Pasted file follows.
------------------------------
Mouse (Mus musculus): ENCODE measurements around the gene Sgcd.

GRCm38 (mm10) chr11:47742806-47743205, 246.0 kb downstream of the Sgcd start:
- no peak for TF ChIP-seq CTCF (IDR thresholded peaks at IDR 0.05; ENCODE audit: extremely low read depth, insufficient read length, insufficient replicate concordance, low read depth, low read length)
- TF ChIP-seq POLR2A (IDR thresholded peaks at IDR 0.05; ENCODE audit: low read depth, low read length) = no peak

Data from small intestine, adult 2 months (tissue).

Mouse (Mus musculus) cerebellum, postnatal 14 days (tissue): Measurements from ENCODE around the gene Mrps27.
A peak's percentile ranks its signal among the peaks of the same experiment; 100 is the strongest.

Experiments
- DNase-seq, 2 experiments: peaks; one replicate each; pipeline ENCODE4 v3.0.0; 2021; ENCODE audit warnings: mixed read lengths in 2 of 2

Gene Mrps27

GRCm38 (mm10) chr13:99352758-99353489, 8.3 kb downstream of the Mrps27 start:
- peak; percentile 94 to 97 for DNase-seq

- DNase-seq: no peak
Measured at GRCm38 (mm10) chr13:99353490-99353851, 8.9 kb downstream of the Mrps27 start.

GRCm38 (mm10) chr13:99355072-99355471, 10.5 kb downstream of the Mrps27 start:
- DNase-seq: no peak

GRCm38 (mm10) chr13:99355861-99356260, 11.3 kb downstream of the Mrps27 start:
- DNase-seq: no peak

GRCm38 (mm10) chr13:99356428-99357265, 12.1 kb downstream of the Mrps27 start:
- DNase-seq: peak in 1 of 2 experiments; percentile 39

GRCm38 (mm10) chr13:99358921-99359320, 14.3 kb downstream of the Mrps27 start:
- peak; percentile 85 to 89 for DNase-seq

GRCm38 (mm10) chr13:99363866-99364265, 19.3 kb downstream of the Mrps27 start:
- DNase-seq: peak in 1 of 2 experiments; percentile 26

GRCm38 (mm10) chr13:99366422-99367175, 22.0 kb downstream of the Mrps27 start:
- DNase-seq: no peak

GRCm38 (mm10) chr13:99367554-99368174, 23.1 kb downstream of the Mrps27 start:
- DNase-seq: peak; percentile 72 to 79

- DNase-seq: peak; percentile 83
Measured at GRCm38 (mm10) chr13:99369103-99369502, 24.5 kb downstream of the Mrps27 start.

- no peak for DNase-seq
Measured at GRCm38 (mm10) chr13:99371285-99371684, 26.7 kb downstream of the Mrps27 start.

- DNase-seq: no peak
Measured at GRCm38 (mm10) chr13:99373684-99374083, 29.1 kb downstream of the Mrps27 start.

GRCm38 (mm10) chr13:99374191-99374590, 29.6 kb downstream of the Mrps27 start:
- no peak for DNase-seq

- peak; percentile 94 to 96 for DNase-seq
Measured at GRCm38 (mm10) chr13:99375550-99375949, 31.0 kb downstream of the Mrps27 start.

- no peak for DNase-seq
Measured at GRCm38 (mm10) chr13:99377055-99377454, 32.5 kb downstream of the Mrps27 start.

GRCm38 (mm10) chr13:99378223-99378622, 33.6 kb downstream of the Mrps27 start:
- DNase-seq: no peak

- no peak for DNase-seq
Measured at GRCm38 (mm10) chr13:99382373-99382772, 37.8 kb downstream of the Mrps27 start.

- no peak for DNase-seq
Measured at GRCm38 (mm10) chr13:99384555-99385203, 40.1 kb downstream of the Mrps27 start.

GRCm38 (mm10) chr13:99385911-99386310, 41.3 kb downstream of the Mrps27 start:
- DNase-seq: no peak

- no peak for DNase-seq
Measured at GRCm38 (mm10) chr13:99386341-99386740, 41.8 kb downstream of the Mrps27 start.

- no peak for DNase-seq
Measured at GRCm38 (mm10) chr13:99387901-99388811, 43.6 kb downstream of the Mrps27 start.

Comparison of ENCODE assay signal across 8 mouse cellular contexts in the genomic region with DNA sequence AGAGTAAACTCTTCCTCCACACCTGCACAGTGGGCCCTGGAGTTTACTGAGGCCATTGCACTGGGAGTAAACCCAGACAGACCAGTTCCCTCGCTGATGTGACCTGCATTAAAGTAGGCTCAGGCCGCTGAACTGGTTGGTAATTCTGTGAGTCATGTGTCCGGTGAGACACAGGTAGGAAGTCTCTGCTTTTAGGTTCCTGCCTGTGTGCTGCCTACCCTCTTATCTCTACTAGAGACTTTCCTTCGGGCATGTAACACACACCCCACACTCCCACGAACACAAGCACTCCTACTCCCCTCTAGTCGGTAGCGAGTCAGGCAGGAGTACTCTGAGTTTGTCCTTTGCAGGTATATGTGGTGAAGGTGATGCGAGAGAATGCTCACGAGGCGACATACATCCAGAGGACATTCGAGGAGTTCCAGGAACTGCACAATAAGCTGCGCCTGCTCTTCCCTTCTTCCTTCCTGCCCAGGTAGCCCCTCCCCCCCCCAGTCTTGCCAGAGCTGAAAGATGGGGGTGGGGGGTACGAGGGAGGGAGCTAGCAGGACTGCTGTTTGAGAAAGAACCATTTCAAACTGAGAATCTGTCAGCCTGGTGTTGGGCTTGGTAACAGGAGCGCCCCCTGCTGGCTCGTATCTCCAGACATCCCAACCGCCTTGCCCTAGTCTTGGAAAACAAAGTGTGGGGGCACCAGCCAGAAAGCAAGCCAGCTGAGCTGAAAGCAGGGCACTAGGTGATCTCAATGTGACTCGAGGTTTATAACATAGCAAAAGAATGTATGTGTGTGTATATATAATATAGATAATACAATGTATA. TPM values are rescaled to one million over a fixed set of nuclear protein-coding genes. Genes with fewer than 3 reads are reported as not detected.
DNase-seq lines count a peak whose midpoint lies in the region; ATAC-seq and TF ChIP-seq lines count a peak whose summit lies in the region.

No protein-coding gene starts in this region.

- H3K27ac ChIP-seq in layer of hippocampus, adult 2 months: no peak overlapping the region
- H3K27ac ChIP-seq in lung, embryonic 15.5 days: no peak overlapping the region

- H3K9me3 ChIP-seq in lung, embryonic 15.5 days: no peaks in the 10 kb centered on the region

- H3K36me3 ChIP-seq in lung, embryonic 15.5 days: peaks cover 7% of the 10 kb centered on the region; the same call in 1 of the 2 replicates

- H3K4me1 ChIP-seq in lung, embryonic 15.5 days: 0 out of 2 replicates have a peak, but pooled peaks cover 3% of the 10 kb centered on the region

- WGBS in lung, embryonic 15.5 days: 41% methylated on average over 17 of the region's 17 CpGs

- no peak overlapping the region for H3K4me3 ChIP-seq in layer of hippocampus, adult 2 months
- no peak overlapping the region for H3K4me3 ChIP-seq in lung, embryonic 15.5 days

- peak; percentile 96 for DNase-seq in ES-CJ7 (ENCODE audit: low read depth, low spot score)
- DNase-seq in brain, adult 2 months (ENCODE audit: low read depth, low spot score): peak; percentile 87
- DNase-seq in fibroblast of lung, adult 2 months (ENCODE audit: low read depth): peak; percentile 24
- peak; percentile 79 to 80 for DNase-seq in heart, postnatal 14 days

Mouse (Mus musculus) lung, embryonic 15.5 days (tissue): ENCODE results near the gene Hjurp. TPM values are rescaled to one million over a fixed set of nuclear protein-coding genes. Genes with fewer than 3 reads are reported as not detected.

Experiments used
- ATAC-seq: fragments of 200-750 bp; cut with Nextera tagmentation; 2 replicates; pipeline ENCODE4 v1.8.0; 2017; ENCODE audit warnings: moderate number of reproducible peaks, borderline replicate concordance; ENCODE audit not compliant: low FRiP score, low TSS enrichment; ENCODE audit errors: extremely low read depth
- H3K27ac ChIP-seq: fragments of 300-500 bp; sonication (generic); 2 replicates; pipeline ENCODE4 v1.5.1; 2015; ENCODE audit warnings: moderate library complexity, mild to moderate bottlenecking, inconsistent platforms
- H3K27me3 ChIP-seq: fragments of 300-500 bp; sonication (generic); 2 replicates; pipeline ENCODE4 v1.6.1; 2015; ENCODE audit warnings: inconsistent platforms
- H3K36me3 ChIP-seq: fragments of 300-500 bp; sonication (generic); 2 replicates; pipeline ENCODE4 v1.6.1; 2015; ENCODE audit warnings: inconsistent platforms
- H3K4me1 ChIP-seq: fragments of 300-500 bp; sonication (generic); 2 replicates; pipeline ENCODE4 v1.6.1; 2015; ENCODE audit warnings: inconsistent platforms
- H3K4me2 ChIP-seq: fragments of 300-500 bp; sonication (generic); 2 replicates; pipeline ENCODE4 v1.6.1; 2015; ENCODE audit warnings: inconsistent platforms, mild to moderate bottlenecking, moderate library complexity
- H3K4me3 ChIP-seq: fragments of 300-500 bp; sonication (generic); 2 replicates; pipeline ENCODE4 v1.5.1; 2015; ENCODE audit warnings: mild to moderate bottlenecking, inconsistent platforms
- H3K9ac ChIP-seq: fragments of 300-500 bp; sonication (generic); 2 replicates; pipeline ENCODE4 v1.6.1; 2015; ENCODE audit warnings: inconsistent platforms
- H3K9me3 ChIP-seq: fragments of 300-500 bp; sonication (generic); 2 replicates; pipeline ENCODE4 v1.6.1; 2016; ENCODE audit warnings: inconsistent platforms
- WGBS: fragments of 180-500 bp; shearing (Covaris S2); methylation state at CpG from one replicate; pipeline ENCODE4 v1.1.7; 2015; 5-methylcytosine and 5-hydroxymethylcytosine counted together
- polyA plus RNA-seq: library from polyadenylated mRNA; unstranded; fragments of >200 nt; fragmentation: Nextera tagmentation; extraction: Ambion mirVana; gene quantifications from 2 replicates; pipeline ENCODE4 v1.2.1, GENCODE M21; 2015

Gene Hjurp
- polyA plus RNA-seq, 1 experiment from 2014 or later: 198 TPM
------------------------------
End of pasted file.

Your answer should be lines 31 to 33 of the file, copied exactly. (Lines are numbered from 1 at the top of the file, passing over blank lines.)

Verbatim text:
- no peak for DNase-seq
Measured at GRCm38 (mm10) chr13:99371285-99371684, 26.7 kb downstream of the Mrps27 start.

- DNase-seq: no peak